California faces a mammoth $24 billion budget deficit and potential bankruptcy. As its governor somberly told legislators last week, "California's day of reckoning is here."
But will politicians interpret this fiscal judgment day strictly as a dollars and cents accounting? Or will they also grasp its larger message – that fundamental budgetary and political reform is needed in this "ungovernable" and "dysfunctional" state, to name two commonly used adjectives?
That's not to underplay the importance of fiscal sobriety in the world's eighth-largest economy, which is an innovation generator for America and the world.
Indeed, the Golden State has been on a spending binge, up about 40 percent since Gov. Arnold Schwarzenegger took office in 2003. It risks running out of cash in the near future. It has the lowest credit rating of the 50 states, which sure puts a crimp on borrowing.
The governor proposes drastic cuts to meet the shortfall, projected for fiscal year 2010, which starts July 1. He would eliminate the state's welfare-to-work program, CalWorks, and health insurance for 1 million children. He would stop funding state parks, furlough nonviolent offenders, and significantly cut spending on public education – including phasing out college aid to poor students.
To put this in perspective, almost every state faces a deficit in this time of deep recession. While none comes even close to having to fill a $20-billion-plus budget hole, several are actually in worse shape if you compare the size of their deficits to their overall budgets.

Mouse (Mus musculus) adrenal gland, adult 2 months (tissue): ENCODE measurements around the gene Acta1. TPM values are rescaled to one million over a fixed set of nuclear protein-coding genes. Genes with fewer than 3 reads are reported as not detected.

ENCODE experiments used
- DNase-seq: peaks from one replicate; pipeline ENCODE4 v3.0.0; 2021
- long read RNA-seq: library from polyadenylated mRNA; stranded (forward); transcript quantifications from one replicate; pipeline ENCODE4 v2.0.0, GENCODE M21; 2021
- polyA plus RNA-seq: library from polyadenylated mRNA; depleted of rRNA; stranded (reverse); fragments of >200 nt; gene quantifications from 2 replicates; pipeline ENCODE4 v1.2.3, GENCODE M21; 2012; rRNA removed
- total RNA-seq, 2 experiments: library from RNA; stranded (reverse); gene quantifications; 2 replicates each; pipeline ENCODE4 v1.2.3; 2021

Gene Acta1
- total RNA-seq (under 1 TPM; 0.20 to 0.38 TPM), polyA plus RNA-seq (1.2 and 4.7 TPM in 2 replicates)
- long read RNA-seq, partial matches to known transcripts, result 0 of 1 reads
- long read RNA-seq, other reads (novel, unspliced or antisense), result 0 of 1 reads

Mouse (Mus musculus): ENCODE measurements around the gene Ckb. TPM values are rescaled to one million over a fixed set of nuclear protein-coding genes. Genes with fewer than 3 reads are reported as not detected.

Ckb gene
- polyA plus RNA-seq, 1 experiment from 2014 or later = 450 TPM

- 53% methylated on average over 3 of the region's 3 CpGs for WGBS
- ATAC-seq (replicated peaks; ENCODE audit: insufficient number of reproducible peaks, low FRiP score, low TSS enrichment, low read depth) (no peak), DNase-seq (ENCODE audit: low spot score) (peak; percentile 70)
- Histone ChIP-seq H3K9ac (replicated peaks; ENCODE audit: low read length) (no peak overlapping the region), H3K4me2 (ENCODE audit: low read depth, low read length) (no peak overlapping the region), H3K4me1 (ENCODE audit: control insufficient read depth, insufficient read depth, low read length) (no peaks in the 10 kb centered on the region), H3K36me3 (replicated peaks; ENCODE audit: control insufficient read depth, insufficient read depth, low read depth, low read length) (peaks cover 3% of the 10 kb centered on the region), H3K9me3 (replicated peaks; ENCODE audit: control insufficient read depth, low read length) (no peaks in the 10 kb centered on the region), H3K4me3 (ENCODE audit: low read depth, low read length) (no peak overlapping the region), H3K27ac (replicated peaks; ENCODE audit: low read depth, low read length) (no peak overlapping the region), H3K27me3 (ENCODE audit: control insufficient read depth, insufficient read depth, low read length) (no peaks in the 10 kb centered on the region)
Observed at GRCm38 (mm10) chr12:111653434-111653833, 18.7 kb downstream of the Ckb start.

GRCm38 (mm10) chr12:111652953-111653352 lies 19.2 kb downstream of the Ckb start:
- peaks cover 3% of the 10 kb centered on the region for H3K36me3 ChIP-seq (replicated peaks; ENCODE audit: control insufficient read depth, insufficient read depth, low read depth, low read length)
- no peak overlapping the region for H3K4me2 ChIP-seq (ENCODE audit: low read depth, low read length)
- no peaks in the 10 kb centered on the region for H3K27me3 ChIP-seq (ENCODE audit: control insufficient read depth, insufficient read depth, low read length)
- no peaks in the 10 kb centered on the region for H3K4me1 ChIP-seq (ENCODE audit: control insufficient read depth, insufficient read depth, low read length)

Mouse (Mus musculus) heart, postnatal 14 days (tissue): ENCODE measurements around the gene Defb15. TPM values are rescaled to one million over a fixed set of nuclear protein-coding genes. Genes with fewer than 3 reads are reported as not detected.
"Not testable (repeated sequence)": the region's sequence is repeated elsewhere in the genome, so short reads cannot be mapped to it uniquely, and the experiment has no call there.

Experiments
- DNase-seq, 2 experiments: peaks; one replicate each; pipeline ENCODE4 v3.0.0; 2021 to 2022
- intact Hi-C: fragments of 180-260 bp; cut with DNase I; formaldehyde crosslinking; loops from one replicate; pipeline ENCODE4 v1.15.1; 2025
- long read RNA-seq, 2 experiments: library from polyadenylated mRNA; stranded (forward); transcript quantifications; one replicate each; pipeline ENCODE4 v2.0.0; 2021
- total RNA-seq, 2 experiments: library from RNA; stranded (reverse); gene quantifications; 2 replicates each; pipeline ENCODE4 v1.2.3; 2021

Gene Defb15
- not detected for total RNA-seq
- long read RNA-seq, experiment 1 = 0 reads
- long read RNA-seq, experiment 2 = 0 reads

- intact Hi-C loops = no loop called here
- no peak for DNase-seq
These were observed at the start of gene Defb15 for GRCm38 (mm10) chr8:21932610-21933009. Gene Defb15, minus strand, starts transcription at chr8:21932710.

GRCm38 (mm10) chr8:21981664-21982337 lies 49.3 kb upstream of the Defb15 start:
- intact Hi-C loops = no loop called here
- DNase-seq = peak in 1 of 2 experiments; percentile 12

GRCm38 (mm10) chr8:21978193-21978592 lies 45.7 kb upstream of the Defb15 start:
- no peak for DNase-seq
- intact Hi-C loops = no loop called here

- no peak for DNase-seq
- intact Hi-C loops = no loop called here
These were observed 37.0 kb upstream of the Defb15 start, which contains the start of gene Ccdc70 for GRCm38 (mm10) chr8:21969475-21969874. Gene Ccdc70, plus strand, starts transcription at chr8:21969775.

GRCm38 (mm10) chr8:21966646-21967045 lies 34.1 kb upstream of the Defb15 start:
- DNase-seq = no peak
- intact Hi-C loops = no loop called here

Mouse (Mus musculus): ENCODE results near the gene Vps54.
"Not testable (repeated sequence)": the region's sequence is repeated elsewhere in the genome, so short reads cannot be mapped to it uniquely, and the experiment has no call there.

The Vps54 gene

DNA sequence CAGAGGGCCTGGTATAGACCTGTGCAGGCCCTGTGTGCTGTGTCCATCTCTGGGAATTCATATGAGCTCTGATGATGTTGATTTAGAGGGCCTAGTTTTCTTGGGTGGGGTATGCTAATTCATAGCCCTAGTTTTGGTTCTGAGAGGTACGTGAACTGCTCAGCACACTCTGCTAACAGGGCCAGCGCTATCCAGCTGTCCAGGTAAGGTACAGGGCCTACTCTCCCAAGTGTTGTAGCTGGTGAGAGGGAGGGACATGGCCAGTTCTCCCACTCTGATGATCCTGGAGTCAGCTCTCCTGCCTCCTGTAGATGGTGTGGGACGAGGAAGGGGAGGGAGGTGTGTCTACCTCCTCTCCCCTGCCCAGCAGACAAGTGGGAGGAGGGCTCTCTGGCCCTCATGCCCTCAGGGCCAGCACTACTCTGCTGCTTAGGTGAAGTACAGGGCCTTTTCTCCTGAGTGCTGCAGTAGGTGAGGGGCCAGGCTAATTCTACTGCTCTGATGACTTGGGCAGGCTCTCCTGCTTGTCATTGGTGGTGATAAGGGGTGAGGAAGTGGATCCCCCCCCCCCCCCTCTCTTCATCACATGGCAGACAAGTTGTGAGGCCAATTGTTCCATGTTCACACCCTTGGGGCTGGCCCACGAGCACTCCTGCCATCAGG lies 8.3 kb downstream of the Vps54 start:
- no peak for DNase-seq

Other states, too, are considering furloughing prisoners and cutting parks and education funding – though none is making such deep cuts to welfare, and several are increasing taxes, which Mr. Schwarzenegger so far refuses to consider.
Neither can one chastise California as purely a runaway spender. Population growth and a staggering increase in health costs account for much of the budget increases. But unreasonable rises in the prison population and decades of arm twisting from powerful lobbies such as state-employee unions have also taken a toll.
Beyond the kinds of spending trade-offs that other states are having to make, California stands unique in its convoluted budgeting process – and that's the more fundamental fix that needs to be made.
Voters have themselves become accountants through ballot initiatives. This greatly restricts the ability – and flexibility – of legislators to actually manage the state's finances.
Meanwhile, California is one of only three states that requires a two-thirds majority of legislators to approve a budget. This makes for high political drama each year, but not timely spending plans. It also impedes accountability: Which party do voters throw out if it's everyone's fault?
Extreme politics, exacerbated by term limits and voting-district gerrymandering, impede the budget process further.
For years, Californians – voters, legislators, governors – have known about these underlying issues. But budget gimmicks have allowed them to kick the can of reform further down the road.
Now the state has run out of road, and thankfully interest in reform is building. Voters hinted at it when they said "no" to more short-term budget fixes in May. Legislative leaders are also looking at ways to change the budgeting process. A grass-roots movement to hold a constitutional convention is gathering support among businesses and residents.
None of these changes could occur quickly enough to solve this year's problem. But this year's problem just might spur such changes.